Re: BSD Sockets in mainline, and how that affects design decisions for the rest of IP stack (e.g. send MTU handling)


Paul Sokolovsky
 

Hello Jukka,

On Wed, 11 Oct 2017 13:06:25 +0300
Jukka Rissanen <jukka.rissanen@linux.intel.com> wrote:

[]
A solution originally proposed was that the mentioned API functions
should take an MTU into account, and not allow a user to add more
data
than MTU allows (accounting also for protocol headers). This
solution is rooted in the well-known POSIX semantics of "short
writes" - an application can request an arbitrary amount of data to
be written, but
a system is free to process less data, based on system resource
availability. Amount of processed data is returned, and an
application
is expected to retry the operation for the remaining data. It was
posted as https://github.com/zephyrproject-rtos/zephyr/pull/119 .
Again,
at that time, there was no consensus about way to solve it, so it
was implemented only for BSD Sockets API.
We can certainly implement something like this for the net_context
APIs. There is at least one issue with this as it is currently not
easy to pass information to application how much data we are able to
send, so currently it would be either that we could send all the data
or none of it.
To clarify, there's no need "to pass information to application" per
se. However, the IP stack itself has to know the size of packet headers
at the time of packet creation. IIRC, that was the concern raised for
#119. So, I propose to work towards resolving that issue, and there're
at least 2 approaches:

1. To actually make the stack work like that ("plan ahead"), which might
require some non-trivial refactoring.
2. Or, just conservatively reserve the highest value for the header
size, even if that may mean that some packets will contain less
payload than maximum.

[]

Note that currently we do not have IPv4 fragmentation support
implemented, and IPv6 fragmentation is also disabled by default.
Reason for this is that the fragmentation requires lot of extra
memory to be used which might not be necessary in usual cases. Having
TCP segments split needs much less memory.
Perhaps. But POSIX "short write" approach would require ~ zero extra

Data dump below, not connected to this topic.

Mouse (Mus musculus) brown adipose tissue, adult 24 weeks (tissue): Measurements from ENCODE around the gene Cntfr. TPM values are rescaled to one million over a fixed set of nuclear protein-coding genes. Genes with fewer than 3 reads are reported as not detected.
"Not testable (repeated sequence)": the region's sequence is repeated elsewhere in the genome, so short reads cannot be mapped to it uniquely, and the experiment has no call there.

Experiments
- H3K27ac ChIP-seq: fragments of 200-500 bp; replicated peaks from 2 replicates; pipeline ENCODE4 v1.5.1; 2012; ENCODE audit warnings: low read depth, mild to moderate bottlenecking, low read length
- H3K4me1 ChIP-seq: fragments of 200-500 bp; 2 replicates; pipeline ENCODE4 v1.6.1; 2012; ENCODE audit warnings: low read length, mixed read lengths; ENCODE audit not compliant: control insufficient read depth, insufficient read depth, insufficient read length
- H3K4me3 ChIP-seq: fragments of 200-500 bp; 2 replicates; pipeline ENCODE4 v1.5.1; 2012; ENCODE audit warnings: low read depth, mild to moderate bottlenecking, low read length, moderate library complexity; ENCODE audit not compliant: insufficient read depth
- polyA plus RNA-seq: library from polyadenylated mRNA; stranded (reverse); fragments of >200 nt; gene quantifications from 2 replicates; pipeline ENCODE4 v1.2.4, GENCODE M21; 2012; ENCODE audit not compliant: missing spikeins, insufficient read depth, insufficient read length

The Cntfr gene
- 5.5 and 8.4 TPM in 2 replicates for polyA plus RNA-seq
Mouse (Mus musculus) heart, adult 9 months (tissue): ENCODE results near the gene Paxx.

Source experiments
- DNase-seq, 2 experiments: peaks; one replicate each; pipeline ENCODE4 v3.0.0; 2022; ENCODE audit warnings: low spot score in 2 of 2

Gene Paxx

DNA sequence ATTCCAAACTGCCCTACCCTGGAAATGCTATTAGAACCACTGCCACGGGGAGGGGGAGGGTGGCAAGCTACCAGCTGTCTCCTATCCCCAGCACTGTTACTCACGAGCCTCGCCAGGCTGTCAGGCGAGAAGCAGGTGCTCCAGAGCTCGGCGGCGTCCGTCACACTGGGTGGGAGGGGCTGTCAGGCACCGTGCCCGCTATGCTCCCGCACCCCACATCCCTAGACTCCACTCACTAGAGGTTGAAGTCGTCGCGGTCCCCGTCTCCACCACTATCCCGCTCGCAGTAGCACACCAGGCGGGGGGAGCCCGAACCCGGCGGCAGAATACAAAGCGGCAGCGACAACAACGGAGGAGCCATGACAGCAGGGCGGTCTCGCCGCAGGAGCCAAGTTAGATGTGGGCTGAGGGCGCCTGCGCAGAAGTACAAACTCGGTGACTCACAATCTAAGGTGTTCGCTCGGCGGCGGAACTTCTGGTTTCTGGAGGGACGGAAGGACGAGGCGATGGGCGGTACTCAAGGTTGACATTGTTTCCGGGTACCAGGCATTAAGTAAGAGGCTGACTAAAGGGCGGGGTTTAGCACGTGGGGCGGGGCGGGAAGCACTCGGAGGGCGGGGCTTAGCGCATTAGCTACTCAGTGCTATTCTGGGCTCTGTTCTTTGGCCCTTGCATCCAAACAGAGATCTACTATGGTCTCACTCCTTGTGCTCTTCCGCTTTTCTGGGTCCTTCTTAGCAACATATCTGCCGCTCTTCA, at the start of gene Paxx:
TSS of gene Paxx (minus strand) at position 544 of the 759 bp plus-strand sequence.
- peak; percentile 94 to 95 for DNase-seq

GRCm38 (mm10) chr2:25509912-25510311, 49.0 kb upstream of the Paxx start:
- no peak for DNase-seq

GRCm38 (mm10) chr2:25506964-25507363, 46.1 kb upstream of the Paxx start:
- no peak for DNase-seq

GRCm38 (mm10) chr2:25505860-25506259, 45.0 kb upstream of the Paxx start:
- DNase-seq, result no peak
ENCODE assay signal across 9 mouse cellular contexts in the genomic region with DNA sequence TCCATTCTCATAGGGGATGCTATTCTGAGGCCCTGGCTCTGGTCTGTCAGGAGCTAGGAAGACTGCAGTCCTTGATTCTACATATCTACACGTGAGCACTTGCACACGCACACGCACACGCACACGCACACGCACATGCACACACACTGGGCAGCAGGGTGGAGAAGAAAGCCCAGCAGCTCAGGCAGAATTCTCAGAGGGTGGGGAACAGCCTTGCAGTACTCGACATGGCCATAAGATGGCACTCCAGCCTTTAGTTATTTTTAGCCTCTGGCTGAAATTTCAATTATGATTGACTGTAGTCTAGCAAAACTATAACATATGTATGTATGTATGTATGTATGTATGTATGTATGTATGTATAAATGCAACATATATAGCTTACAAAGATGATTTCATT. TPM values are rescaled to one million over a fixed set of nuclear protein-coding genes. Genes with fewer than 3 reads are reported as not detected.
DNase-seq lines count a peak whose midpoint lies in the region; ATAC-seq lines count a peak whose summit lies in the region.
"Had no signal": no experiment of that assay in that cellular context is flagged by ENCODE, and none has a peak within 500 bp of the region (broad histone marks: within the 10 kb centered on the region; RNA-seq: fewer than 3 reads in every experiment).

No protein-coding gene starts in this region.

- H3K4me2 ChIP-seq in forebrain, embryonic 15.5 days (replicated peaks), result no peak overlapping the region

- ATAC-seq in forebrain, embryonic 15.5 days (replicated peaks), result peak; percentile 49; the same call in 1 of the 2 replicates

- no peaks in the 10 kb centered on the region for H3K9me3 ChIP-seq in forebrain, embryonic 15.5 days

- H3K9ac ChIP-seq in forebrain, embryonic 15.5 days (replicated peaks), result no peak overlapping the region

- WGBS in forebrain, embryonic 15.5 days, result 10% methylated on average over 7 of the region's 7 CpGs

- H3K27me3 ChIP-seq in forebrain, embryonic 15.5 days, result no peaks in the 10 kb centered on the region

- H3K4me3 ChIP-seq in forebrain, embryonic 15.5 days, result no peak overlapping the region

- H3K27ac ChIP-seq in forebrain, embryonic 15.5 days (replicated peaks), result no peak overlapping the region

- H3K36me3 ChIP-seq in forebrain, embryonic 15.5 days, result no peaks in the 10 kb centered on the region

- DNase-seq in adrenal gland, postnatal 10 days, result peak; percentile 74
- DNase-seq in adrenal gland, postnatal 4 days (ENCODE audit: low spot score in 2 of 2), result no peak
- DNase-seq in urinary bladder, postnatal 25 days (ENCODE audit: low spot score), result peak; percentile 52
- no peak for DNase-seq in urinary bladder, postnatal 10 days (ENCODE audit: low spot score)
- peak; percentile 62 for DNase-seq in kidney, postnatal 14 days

memory.

I would like to raise an additional argument while POSIX-inspired
approach may be better.
I would say there is no better or worse approach here. Just a
different point of view.


Consider a case when an application wants to
send a big amount of constant data, e.g. 900KB. It can be a system
with e.g. 1MB of flash and 64KB of RAM, an app sitting in ~100KB
of flash, the rest containing constant data to send. Following an
"split oversized packet" approach wouldn't help - an app wouldn't be
able to create an oversized packet of 900K - there's simply not
enough
RAM for it. So, it would need to handle such a case differently
anyway.
Of course your application is constrained by available memory and
other limits by your hw.
I don't think this comment does good to the usecase presented. Of
course, any app is constrained by such, but the algorithm based on POSIX
"short write" approach allows to cover wider usecases in a simpler
manner.

[]

Please note that BSD socket API is fully optional and not always
available. You cannot rely it to be present especially if you want to
minimize memory consumption. We need more general solution instead of
something that is only available for BSD sockets.
As clarified in the response to Anas, in no way I propose BSD Sockets
API as an alternative to native API. However, I do propose some
design/implementation choices from BSD Sockets API to be adopted for
the native API.

[]

There has not been any public talk in mailing list about
userspace/kernel separation and how it affects IP stack etc. so it is
a bit difficult to say anything about this.
That's true, but we can/should think how it may be affected, or we'll
be caught in the cold water with them, and may come up with random
on-spot designs to address such future requirements, instead of
something well thought out.

[]

--
Best Regards,
Paul

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